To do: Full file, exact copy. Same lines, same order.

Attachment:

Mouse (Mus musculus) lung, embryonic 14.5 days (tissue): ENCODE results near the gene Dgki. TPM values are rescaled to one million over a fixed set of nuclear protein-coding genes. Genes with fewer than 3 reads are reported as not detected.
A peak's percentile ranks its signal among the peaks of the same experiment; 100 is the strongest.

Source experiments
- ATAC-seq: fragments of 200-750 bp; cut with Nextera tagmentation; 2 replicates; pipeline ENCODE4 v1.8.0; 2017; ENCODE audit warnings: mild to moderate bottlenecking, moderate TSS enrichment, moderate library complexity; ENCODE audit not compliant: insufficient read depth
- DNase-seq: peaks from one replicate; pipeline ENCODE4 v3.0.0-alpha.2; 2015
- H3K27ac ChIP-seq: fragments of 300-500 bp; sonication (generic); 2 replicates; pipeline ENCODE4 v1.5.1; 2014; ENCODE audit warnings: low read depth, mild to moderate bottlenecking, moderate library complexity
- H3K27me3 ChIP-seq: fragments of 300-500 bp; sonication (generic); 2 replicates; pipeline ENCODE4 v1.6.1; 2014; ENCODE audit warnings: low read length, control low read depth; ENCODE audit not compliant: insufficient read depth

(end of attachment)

Mouse (Mus musculus) lung, embryonic 14.5 days (tissue): ENCODE results near the gene Dgki. TPM values are rescaled to one million over a fixed set of nuclear protein-coding genes. Genes with fewer than 3 reads are reported as not detected.
A peak's percentile ranks its signal among the peaks of the same experiment; 100 is the strongest.

Source experiments
- ATAC-seq: fragments of 200-750 bp; cut with Nextera tagmentation; 2 replicates; pipeline ENCODE4 v1.8.0; 2017; ENCODE audit warnings: mild to moderate bottlenecking, moderate TSS enrichment, moderate library complexity; ENCODE audit not compliant: insufficient read depth
- DNase-seq: peaks from one replicate; pipeline ENCODE4 v3.0.0-alpha.2; 2015
- H3K27ac ChIP-seq: fragments of 300-500 bp; sonication (generic); 2 replicates; pipeline ENCODE4 v1.5.1; 2014; ENCODE audit warnings: low read depth, mild to moderate bottlenecking, moderate library complexity
- H3K27me3 ChIP-seq: fragments of 300-500 bp; sonication (generic); 2 replicates; pipeline ENCODE4 v1.6.1; 2014; ENCODE audit warnings: low read length, control low read depth; ENCODE audit not compliant: insufficient read depth